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A Theory to Account for Vision Changes in Parkinsonís Disease
- Jun 03 2014
Changes in vision are among the many symptoms of Parkinson’s disease (PD). According to a new hypothesis published in the April 24 online edition of Brain, funded in part by the Parkinson’s Disease Foundation (PDF), changes in vision that accompany PD can be understood as the loss of an unconscious aspect of vision known as “blindsight.”
People who live with advanced PD often experience vision challenges. For example, they may have trouble accurately perceiving objects in their peripheral vision or may be unable to make the small, rapid eye movements called saccades, which enable people to visually track moving objects. In addition, people with PD have been shown to experience difficulty in recognizing emotions in the faces of others. Yet the mechanisms behind these visual challenges are not well understood.
The authors of the new paper, funded in part by the PDF Center Grant to Rush University Medical Center, propose that people with PD have trouble with the vision characteristics enabled by blindsight – the aspect of vision that the brain processes subconsciously.
Blindsight refers to aspects of vision of which individuals are not aware. Scientists only know about blindsight because of studying people with brain injuries that have caused people to lose part or all of their vision yet their blindsight still works. Even though these people may be “blind,” they still seem to have “sight” as they can locate objects moving in their blind spot and their eyes will track those objects normally though they cannot be consciously seen.
Blindsight also enables people to recognize facial expressions that convey danger or anger — and respond viscerally to them — even though they do not consciously see the faces. This phenomenon occurs normally in everyone, whether they have vision loss or not, because the brain processes some visual information in several different areas of the brain.
- The authors reviewed existing evidence that demonstrates that people with PD may lack subconscious visual abilities found in blindsight such as perceiving motion or responding to facial expressions.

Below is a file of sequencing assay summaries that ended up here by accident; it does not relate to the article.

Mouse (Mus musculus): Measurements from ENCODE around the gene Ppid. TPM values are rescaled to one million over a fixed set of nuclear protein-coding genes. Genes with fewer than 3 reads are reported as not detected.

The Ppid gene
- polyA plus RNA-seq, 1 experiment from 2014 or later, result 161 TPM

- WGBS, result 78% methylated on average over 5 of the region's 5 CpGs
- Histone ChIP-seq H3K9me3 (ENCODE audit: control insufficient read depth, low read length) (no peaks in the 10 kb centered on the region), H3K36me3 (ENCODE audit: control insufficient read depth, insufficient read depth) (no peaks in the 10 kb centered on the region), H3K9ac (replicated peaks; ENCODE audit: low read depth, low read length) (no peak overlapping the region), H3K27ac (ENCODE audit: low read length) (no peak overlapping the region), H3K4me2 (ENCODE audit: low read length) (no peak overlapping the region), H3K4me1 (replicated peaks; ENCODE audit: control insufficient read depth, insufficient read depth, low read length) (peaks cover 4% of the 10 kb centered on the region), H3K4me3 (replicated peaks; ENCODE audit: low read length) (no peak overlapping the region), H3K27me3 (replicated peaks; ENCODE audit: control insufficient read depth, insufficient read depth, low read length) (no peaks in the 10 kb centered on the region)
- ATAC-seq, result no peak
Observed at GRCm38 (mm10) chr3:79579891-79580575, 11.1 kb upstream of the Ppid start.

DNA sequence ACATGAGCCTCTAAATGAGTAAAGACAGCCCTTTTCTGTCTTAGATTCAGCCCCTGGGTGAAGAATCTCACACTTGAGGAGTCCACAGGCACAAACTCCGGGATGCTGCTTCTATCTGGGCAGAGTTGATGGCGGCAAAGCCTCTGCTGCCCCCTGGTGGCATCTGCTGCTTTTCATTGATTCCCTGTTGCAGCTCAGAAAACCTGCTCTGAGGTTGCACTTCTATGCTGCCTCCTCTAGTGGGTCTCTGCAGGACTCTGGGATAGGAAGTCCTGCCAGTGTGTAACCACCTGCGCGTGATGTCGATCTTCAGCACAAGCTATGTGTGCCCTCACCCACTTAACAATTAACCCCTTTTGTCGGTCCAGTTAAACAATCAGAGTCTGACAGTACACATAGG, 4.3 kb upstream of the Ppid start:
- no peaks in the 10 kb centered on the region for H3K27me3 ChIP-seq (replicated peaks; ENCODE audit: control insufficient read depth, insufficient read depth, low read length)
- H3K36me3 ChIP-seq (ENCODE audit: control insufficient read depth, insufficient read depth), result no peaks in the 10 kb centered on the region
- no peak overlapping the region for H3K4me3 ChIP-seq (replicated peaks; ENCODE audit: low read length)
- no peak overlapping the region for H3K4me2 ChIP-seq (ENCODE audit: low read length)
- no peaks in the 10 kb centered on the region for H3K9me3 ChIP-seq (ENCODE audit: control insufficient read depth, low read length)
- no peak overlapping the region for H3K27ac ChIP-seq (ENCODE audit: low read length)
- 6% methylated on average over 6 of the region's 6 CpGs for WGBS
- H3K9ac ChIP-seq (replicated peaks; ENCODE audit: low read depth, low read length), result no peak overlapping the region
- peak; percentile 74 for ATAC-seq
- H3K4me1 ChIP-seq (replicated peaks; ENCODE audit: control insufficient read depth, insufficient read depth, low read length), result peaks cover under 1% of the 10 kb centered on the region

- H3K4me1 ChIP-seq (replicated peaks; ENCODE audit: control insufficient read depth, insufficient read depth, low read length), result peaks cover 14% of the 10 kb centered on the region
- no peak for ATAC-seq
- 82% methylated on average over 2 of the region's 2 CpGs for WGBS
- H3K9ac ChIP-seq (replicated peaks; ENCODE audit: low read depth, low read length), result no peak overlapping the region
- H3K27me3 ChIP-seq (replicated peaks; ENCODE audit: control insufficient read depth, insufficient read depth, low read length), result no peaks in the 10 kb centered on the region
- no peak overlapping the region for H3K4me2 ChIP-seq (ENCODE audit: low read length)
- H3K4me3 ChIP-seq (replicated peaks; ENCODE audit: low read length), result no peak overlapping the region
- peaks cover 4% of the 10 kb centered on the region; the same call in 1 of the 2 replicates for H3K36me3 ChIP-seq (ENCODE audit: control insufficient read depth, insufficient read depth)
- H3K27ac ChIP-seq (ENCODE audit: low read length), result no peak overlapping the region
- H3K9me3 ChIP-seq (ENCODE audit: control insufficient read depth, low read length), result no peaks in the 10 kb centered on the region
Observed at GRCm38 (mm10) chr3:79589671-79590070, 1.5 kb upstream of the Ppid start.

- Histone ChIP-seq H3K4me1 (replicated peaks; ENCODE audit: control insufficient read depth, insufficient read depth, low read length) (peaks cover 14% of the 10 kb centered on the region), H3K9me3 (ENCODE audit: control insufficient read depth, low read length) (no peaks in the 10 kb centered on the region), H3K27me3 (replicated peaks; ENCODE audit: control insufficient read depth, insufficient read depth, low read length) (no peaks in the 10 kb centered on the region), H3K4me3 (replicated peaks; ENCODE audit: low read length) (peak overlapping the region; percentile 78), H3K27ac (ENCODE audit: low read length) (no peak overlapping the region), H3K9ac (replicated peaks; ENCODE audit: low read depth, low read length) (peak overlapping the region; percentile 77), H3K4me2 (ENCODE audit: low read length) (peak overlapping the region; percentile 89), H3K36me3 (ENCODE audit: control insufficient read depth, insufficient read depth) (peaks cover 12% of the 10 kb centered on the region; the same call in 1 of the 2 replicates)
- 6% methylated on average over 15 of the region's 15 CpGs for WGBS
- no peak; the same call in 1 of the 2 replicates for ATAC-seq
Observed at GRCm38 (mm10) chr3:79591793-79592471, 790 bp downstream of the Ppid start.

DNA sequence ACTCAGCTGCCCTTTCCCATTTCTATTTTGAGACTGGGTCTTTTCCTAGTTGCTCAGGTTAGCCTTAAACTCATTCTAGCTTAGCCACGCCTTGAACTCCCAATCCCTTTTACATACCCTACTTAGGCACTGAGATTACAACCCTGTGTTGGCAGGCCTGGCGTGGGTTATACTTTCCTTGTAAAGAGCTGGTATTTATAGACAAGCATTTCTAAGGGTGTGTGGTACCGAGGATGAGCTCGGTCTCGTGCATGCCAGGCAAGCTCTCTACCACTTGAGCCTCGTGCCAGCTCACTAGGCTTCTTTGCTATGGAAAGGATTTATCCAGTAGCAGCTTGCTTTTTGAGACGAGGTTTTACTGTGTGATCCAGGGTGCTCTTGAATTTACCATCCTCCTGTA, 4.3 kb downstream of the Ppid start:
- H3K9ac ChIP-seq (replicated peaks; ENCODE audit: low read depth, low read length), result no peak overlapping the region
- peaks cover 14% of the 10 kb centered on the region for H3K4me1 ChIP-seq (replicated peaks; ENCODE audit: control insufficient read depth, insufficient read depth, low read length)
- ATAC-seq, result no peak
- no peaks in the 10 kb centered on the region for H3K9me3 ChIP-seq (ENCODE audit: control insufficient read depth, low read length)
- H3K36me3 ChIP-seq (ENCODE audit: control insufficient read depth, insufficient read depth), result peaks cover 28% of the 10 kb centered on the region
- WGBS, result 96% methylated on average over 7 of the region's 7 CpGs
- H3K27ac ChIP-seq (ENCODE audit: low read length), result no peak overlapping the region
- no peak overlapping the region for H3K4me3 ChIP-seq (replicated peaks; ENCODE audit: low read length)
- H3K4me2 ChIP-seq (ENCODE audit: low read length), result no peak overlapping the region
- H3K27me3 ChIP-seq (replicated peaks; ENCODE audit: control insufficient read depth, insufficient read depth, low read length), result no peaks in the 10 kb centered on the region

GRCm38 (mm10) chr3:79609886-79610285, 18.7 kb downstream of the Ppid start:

- They propose that the visual difficulties in PD occur because people with PD have impaired blindsight.
- They suggest their theory may unify existing research and provide a new way of investigating visual problems associated with PD.
What Does It Mean?
This paper is unique in that it provides a potential framework for understanding vision perception difficulties in advanced PD.
This idea of losing the function called blindsight may help explain why people with PD experience abnormal peripheral vision and have difficulty following moving objects (which in turn can make it difficult to drive in advanced PD). The theory that the brain’s subconscious visual centers are impaired would help to explain the visual hallucinations that some people with PD experience, such as seeing a cat or small animal out of the corner of the eye.
In addition, it might explain why people with PD often make fewer facial expressions. The study authors suggest that this “masked” face may reflect, in part, an inability to visually perceive and react to emotions expressed on the faces of other people.
Having a conceptual framework can help scientists to design research to better understand how PD affects visual perception, and potentially to address the ways in which vision difficulties affect the quality of life of people with PD.
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Reference: Diederich NJ, Stebbins G, Schiltz C, Goetz CG (2014) Are patients with Parkinson's disease blind to blindsight? Brain. DOI: 10.1093/brain/awu094 http://dx.doi.org/10.1093/brain/awu094
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Source Date: Jun 03 2014